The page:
Struggling with the increasing number of mobile devices within the enterprise? You’re not alone. I have spent many of hours thinking about this challenge – and concluded that it’s not so much a technology challenge as a cultural one.
A decade ago, when McKinsey & Company analyzed the effect of IT investment, it found that companies only became more productive when investments in technology were matched with new ways to work. It seems odd now, but at the time, academics were questioning whether computers had made us more productive at all: we had found some ways to make individual jobs more efficient, but we were not working less, or creating more as a group.
Collaborative working based on Internet communications helped to solve that problem. But it showed us that, often, we know the answer – we just have to be given the freedom to express it. During the Internet revolution we suddenly found that our computers at home were easier to use than the ones at work. While organizations struggled to communicate and share information, the world wide web created a global community for whom it was natural.
Now we have a new opportunity. Millions of us are showing the way from the bottom up, using the devices and applications we like best. In many cases, our employers treat this as a problem or a risk that needs to be stopped. But if we can absorb the positive parts of that change into work culture, the reward is that we can be more creative, produce higher quality work, and improve the working experience of employees.
The effects of consumer technology are already being felt: 70 percent of companies have changed at least one business process and 20 percent of companies have changed at least four or more business processes, change management specialist Avanade reports.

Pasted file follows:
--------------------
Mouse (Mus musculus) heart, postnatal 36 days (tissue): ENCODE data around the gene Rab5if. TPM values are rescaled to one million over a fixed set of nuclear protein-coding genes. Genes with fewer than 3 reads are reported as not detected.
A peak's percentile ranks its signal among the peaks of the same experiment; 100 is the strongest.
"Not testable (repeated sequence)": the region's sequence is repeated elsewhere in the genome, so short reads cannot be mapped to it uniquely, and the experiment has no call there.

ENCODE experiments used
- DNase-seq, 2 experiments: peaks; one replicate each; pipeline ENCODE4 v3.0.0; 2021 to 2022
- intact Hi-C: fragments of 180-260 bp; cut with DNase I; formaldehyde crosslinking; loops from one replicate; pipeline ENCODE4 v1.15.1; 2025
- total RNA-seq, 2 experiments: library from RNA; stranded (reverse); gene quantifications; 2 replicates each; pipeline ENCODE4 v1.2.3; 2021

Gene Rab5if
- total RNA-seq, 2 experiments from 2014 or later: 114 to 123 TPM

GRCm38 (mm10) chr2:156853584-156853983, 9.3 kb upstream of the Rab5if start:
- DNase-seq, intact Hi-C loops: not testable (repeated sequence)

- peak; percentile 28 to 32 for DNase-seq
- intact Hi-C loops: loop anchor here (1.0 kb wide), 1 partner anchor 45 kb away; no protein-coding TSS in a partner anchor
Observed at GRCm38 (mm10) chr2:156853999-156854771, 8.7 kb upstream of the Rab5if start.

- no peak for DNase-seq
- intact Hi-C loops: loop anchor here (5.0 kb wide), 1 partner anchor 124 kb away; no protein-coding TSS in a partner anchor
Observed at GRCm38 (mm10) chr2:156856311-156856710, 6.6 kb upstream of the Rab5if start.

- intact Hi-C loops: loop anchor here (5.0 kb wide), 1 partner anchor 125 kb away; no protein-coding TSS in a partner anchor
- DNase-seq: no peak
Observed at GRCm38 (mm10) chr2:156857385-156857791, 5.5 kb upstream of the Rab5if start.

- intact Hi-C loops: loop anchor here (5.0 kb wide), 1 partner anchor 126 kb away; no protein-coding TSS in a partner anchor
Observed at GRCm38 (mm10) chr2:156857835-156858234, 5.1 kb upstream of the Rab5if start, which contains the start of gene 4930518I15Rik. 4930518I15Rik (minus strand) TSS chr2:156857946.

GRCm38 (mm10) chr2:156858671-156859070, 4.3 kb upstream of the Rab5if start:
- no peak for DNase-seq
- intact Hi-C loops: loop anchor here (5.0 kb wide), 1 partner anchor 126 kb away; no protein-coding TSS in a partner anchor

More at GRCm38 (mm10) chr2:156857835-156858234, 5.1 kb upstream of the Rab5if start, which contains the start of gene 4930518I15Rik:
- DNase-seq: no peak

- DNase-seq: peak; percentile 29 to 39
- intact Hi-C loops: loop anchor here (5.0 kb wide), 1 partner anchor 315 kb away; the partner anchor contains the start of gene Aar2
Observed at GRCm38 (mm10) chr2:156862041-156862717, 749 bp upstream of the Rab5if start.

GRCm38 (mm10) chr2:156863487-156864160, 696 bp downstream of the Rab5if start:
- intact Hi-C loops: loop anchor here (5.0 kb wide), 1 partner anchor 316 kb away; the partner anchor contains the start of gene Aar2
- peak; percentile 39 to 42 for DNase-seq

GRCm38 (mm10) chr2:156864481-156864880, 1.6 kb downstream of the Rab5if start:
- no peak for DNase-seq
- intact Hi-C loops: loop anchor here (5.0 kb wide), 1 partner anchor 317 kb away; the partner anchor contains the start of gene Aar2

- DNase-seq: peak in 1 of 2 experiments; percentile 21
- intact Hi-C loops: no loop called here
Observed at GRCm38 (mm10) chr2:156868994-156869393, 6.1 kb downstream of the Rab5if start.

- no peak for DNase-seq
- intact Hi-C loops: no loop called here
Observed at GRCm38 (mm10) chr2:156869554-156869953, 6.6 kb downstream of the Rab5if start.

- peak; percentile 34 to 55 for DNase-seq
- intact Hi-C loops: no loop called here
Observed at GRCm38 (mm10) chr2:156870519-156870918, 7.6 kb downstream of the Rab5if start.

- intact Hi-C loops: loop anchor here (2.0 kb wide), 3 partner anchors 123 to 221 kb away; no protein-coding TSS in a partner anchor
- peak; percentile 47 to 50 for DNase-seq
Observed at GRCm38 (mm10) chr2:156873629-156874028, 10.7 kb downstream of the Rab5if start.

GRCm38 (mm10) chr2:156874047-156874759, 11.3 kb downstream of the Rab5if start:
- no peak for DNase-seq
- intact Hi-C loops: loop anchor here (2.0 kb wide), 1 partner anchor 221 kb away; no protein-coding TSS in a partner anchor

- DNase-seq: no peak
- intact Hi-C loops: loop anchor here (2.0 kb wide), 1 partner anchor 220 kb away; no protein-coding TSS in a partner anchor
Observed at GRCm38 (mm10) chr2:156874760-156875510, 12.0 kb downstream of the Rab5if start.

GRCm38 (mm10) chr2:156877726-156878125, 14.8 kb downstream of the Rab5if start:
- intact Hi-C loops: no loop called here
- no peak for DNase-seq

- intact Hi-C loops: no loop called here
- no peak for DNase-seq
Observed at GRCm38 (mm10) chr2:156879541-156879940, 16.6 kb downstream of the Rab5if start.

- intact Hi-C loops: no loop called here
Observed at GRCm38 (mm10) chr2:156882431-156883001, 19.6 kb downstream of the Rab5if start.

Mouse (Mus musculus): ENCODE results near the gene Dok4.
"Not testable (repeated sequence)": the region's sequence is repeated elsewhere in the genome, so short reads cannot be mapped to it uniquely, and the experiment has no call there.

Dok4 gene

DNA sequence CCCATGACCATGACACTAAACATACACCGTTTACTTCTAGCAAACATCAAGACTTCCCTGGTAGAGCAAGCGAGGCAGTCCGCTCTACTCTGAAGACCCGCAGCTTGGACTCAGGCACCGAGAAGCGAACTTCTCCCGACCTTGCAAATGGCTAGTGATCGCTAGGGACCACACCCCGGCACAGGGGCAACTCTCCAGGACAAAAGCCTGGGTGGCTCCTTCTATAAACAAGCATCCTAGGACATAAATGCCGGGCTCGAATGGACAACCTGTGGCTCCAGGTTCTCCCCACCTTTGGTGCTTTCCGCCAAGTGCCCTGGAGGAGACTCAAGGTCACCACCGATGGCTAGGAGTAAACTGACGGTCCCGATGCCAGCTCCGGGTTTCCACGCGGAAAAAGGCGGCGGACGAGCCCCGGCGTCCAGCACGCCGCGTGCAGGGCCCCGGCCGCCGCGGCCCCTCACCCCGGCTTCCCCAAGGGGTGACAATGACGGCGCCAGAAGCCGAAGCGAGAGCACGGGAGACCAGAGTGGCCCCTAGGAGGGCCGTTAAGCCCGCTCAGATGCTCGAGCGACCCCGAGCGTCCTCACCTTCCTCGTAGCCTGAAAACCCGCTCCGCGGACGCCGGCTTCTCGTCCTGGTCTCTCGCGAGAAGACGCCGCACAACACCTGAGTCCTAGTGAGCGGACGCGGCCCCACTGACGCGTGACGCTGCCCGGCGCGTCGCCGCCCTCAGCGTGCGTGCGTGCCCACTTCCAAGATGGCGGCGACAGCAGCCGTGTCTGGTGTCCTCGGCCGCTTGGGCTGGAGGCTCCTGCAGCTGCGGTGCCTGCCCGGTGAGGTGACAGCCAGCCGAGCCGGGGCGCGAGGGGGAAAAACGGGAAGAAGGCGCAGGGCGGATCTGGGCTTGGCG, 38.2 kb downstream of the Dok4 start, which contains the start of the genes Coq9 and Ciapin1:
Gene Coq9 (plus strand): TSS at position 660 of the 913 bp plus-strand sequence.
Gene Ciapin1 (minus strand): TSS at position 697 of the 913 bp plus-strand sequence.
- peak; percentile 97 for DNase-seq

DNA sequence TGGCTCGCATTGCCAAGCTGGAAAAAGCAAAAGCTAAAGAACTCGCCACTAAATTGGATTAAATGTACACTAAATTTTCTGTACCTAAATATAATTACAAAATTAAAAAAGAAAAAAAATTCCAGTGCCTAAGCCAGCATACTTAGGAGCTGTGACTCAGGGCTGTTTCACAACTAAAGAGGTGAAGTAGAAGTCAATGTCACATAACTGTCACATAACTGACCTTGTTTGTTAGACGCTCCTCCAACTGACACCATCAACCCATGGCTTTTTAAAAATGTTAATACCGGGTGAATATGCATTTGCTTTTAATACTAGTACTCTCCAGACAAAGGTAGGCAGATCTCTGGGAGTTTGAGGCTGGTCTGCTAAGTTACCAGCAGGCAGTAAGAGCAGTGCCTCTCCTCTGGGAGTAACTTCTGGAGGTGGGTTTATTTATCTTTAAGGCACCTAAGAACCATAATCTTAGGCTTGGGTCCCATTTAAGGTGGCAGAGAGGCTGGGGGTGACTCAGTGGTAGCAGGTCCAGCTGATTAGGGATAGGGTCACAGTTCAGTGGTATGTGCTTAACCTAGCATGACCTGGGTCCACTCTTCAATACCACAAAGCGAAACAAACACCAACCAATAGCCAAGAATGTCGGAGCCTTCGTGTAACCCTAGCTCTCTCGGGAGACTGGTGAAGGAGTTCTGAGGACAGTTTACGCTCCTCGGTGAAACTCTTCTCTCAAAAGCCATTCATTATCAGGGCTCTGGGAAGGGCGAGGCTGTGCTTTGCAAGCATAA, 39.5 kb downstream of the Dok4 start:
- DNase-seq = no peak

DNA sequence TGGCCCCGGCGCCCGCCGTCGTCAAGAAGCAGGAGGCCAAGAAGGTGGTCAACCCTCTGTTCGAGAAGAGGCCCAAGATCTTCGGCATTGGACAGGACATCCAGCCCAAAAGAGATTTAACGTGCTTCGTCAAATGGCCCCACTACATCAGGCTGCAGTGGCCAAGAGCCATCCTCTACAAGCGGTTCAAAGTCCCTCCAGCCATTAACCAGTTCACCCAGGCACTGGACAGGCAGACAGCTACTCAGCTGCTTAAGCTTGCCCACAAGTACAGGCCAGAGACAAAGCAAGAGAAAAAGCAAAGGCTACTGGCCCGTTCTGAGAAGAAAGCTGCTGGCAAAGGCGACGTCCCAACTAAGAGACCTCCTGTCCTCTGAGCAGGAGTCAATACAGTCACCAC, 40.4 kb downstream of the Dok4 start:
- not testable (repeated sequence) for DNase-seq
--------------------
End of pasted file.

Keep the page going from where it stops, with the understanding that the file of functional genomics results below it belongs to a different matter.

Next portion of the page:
To look at how consumer IT can change the way we work, simply look out of the window. When your colleagues arrive for work, they’re checking their personal information, their social networks, arranging their day – on the move, in a few seconds, without thinking about it as a task. Often they are using security that’s hidden from them, accessing data without needing to know where it is stored, and linking to groups of friends or relatives to solve problems and make decisions. We don’t need instruction books for our devices any more. At its best, consumer technology is intuitive by design, in a way that workplace applications rarely are.
But how do we design work that is intuitive, opportunistic, creative, and doesn’t need a manual? That has, so far, been less successful. There’s also evidence that many companies are working harder, but not necessarily more efficiently. The US labor force survey shows that the impact of flexible working has mostly been that we do more overtime.
But maybe that’s to be expected. It took years to apply the benefits of the PC revolution to our office culture, and now we’re starting down a similar road with consumer technology.
Maybe the inhibitors are that we still measure the same things as we did when centralized IT departments were a novelty. We exercise control in silos, leading to inflexible security, and accidentally making it difficult to build cross-functional teamwork. Now that CoIT is a fact, we could potentially measure and incentivize other things – satisfaction with work, the ease of getting to the information we need, whether our processes are really as simple as they could be.
These measures are often foreign to an IT department, but are second nature to games or smartphone designers, where the need for consumers to understand intuitively, to want to complete the task, and to feel that their device is safe and secure without limiting their imagination, are the essential measures of success.
But this goes far beyond the IT department. It asks fundamental questions of management: how much do we trust our staff to organize their own work? What are teams for, and how do we make them work? Is efficiency doing the same thing a bit faster, or thinking of new ways to do things? What is the office for, and when should I be in it? The decisions we make, and way in which we communicate those decisions to our supposedly Empowered colleagues, will decide the success of consumerization. As with the PC revolution, it’s not about the device, it’s how we work together when those devices are put in our hands.